: Nick Melvoin is an advocate of charter schools and school choice. He attended private high school and universities, and holds a masters degree in urban education. He participated in a lawsuit against the state when he and other newer teachers were laid off because they lacked seniority. Endorsements: LA Times, California Charter Schools Association Advocates, Speak UP, Former Los Angeles Mayor Richard Riordan
Allison Holdorff Polhill
: Allison Holdorff Polhill served on the Palisades Charter High board for 6 years, and has sent three children through the LAUSD system. She opposes school privatization and Betsy DeVos, and supports charter, magnet, pilot, and traditional public school models.
Endorsements: California Charter Schools Association Advocates, Speak UP
Board of Trustees, Trustee Area 6
Jose Sandoval: Has a background in teaching families about spaying and neutering pets.
: Imelda Padilla serves on LA county’s Commission for Women and works for a grant-writing firm. She has a background in community organizing and is currently completing a masters degree in public administration. Endorsements: Los Angeles County Democratic Party, UTLA, SEIU, California School Employees Association AFL-CIO, Los Angeles School Police Association, California Secretary of State Alex Padilla, State Assemblyman Raul Bocanegra (D-39), Los Angeles County Supervisor Sheila Kuehl, Los Angeles Councilwoman Nury Martinez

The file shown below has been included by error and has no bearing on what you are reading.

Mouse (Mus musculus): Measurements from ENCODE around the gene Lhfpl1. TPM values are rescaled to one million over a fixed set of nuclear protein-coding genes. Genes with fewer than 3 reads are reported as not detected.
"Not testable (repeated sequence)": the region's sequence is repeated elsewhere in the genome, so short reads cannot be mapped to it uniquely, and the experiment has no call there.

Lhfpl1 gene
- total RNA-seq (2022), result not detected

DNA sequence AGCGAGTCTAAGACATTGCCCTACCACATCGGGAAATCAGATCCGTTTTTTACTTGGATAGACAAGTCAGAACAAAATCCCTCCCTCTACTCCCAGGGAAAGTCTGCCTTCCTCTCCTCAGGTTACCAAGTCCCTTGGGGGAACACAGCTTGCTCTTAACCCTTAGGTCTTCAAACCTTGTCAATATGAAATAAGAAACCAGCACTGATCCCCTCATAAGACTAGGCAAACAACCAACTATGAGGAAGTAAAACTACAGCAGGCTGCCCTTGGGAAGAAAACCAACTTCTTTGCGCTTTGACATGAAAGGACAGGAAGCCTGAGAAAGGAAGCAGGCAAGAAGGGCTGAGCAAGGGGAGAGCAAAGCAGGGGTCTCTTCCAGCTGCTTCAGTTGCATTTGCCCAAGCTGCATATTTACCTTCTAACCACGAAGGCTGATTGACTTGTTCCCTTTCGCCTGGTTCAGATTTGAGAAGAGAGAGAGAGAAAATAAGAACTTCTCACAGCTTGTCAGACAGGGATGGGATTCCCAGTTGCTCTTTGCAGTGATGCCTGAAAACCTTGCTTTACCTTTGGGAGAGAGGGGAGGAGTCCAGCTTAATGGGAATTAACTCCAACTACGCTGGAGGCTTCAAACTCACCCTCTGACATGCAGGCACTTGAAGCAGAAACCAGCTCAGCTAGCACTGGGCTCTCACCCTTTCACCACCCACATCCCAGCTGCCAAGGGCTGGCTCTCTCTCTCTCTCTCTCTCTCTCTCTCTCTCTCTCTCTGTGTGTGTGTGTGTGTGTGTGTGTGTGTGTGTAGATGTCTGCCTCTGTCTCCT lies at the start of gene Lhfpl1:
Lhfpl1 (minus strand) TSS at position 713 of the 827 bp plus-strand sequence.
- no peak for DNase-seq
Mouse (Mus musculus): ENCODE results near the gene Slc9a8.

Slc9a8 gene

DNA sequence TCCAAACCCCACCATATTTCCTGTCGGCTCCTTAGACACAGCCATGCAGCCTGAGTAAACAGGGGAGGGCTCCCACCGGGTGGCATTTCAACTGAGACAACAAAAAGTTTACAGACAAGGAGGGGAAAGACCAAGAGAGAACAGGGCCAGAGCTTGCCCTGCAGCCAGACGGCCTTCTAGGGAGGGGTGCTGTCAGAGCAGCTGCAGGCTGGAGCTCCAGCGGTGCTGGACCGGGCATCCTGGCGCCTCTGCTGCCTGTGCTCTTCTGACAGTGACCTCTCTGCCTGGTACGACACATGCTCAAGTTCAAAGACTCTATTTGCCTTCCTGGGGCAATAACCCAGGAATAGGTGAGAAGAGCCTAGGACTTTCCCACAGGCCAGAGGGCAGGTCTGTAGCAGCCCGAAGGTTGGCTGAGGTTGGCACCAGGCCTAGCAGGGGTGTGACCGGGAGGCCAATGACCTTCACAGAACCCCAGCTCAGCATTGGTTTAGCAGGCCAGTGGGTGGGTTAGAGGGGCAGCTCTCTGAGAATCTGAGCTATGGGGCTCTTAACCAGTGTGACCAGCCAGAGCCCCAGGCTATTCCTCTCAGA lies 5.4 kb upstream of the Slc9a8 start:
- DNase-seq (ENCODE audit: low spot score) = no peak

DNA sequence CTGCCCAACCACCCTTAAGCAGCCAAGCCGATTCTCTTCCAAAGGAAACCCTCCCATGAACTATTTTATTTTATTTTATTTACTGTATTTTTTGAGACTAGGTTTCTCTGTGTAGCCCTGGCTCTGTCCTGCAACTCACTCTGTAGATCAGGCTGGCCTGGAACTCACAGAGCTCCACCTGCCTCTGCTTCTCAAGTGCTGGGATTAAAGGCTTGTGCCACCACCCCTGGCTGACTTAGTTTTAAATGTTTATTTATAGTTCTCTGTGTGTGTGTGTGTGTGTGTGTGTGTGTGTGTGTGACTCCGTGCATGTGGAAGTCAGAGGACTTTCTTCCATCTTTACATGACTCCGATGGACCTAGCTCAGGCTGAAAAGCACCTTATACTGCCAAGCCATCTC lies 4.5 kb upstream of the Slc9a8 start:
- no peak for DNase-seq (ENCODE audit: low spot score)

: Kelly Fitzpatrick-Gonez is a seventh grade science teacher at a charter school. She served as an education policy advisor under the Obama administration. Endorsements: LA Times, California Charter Schools Association Advocates, State Assemblyman Matt Dababneh, Los Angeles Unified Board of Education member Ref Rodriguez
: Patty Lopez recently lost re-election for State Assembly, where she served for 2 years. She plans to use her state assembly connections to secure more funding for LAUSD. She is a parent of four LAUSD students.
: Araz Parseghian is a parent and a loan officer, and he serves on the LA Valley College Foundation board and the Glendale Police Foundation board. Endorsements: State Sen. Scott Wilk (R-21)
: Running unopposed; Was recently involved with the LAX protests the weekend the Muslim ban was implemented and was present trying to get customs officials in releasing their detainees.
Ron S. Galperin
: Running unopposed; helped allocated $10 million unspent in money for public art; created UtilityPanel.LA to create more oversight and transparency of DWP.
Measure H places a 0.25% tax on retail sales across LA County, specifically to fund a variety of services to prevent homelessness and help the homeless. This includes mental and physical healthcare, substance abuse treatment, education, job training, rental subsidies, emergency and affordable housing, transportation, outreach, prevention, and supportive services for homeless children, families, foster youth, veterans, battered women, seniors, disabled individuals, and other homeless adults.
For every $400 you spend, you will pay an extra $1 to fund services for the 45,000+ people experiencing homelessness in LA County and help prevent an estimated 30,000 people from becoming homeless. A Citizens’ Advisory Board will review all expenditures from this tax twice a year. The LA Community College District, the Skid Row Housing Trust, the LA County Federation of Labor, the Downtown Women’s Center, United Way, the Los Angeles Area Chamber of Commerce, and the L.A. County District Attorney are some of the many groups that support Measure H. No arguments against Measure H have been submitted to election officials.